Watchdog looks into magistrate’s ‘inappropriate’ recommendations on bird trapping

The Commission for the Administration of Justice will be investigating comments made by Magistrate Joe Mifsud in a court decree on illegal trapping

Magistrate Joe Mifsud
Magistrate Joe Mifsud

The Commission for the Administration of Justice is to investigate comments made by Magistrate Joe Mifsud by way of “recommendations” on bird trapping he made in a court decree on illegal trapping.

The CAJ’s committee for judges and magistrates has started taking statements for its investigation, after BirdLife Malta filed its protest on the court decree back in December 2018.

The CAJ is tasked with supervising the workings of the courts and exercising discipline on judges and magistrates, among other functions.

Court sources who spoke with MaltaToday said the CAJ’s subcommittee had scheduled a first meeting to take place in May.

Mifsud’s decree was delivered ahead of a sentence in which a man accused of illegal trapping was cleared of all charges. In it Mifsud, who is tasked with cases in the Gozo courts, included a number of recommendations seemingly addressed to the Maltese authorities, related to the size of nets used to trap songbirds – a technical detail that seemed far removed from the case in hand.

Mifsud argued that the recently introduced wider sizes for trapping nets – which have bigger holes to allow certain birds to escape entrapment – constituted a “form of abuse” since birds were injured trying to remove themselves from it.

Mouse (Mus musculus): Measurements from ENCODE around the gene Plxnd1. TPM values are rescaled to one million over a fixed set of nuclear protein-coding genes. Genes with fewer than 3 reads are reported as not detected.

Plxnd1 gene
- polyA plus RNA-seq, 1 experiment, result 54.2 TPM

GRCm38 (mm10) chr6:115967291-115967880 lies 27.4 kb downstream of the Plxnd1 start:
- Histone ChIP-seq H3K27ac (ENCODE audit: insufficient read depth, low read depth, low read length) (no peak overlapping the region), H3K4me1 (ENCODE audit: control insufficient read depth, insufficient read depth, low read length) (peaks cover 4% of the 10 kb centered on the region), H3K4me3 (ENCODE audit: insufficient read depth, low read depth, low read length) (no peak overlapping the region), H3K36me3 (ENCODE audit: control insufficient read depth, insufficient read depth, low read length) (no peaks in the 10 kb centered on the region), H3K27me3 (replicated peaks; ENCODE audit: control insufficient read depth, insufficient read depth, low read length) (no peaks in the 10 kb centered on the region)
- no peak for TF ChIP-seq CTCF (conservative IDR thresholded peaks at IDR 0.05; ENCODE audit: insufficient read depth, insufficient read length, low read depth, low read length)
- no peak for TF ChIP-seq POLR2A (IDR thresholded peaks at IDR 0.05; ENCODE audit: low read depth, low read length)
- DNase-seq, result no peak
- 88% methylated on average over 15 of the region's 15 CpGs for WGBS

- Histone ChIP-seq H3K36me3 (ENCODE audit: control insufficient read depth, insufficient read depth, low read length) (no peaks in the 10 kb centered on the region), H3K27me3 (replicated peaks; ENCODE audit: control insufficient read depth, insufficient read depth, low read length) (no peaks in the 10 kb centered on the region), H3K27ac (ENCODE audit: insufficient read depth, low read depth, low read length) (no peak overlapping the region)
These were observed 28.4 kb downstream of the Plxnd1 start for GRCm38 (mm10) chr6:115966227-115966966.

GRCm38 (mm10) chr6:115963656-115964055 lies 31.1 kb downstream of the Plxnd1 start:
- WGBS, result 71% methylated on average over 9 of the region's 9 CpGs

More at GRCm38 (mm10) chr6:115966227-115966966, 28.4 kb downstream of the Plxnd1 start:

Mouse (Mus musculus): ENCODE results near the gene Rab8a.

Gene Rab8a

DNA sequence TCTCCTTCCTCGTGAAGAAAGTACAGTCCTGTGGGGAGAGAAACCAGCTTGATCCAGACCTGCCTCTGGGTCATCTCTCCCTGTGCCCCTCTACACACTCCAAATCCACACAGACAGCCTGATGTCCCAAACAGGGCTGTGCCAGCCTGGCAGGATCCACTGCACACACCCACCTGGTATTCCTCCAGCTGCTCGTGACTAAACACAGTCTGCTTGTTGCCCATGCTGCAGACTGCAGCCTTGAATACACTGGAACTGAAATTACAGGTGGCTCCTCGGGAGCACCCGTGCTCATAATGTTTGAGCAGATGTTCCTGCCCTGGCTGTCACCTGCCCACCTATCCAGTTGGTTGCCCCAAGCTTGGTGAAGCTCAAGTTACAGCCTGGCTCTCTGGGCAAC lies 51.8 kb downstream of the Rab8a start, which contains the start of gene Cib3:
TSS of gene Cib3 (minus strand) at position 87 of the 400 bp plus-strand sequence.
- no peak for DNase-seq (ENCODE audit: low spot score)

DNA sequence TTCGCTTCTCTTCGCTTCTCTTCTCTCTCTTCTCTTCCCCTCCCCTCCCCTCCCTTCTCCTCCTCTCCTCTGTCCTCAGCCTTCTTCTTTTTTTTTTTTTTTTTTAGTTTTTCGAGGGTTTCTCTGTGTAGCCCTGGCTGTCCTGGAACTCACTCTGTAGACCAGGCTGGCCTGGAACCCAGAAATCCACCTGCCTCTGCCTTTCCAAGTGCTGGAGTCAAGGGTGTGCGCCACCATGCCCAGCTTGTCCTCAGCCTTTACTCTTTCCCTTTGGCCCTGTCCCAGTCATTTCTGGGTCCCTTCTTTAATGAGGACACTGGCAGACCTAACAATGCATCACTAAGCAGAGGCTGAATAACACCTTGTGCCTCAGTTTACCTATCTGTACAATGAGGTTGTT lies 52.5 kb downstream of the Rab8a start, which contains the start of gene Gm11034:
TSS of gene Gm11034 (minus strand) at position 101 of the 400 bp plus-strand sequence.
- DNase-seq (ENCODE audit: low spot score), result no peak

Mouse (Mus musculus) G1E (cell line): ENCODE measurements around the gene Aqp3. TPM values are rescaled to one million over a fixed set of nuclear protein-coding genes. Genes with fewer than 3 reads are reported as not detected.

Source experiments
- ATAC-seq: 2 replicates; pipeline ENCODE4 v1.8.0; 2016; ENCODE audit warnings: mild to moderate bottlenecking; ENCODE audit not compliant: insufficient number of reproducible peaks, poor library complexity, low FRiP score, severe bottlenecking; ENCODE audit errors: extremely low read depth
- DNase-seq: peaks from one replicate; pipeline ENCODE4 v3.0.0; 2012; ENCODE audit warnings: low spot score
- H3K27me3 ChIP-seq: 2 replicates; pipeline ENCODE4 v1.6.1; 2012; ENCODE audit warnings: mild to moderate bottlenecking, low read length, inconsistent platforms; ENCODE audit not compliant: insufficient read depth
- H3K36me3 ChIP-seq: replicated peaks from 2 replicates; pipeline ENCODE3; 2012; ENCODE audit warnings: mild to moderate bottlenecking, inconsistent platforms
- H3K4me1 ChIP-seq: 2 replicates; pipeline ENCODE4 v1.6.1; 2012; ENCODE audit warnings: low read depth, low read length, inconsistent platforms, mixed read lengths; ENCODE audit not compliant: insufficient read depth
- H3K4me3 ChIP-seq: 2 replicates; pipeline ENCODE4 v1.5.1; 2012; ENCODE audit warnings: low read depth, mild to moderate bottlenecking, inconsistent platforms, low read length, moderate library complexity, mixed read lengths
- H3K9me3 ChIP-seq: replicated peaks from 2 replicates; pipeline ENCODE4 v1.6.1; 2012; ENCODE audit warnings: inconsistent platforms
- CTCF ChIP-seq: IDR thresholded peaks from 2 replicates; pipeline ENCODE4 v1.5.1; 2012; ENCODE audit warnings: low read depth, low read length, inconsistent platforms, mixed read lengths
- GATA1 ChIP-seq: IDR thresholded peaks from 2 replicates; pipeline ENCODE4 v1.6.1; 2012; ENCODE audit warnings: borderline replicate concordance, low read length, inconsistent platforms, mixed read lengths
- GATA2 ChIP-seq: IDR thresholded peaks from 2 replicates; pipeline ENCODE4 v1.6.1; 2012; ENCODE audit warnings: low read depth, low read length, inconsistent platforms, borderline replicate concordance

The comment was connected to actions taken earlier in the year after the European Court of Justice ruled against Malta for failing to fulfil the conditions necessary to derogate from the EU’s ban on the trapping of finches. The legal changes were in October 2018 as part of an agreement with the European Commission for a new derogation from the Birds Directive.

As a result of the agreement, the minimum net mesh size was increased from 30mm to 45mm.

But in his decree, which was officially communicated to the Ornis Committee, the Wild Birds Regulation Unit and the parliamentary secretary in charge of hunting, Mifsud argued that once the law allows for live birds to be caught, it must also ensure they are caught with the least damage possible.

“One understands that the legislator’s intention was to minimise abuse by making it difficult to catch small birds but if abuse is to be cut down, surveillance has to be increased,” he said.

The magistrate’s observations were, however, considered “totally inappropriate” by BirdLife CEO Mark Sultana, who said at the time that Mifsud had “opted to go beyond the sentencing of the case and come up with an unfounded opinion in relation to the size of the nets”.

The NGO had pointed out that Mifsud’s recommendations echoed arguments against the new regulations made by the hunting lobby.

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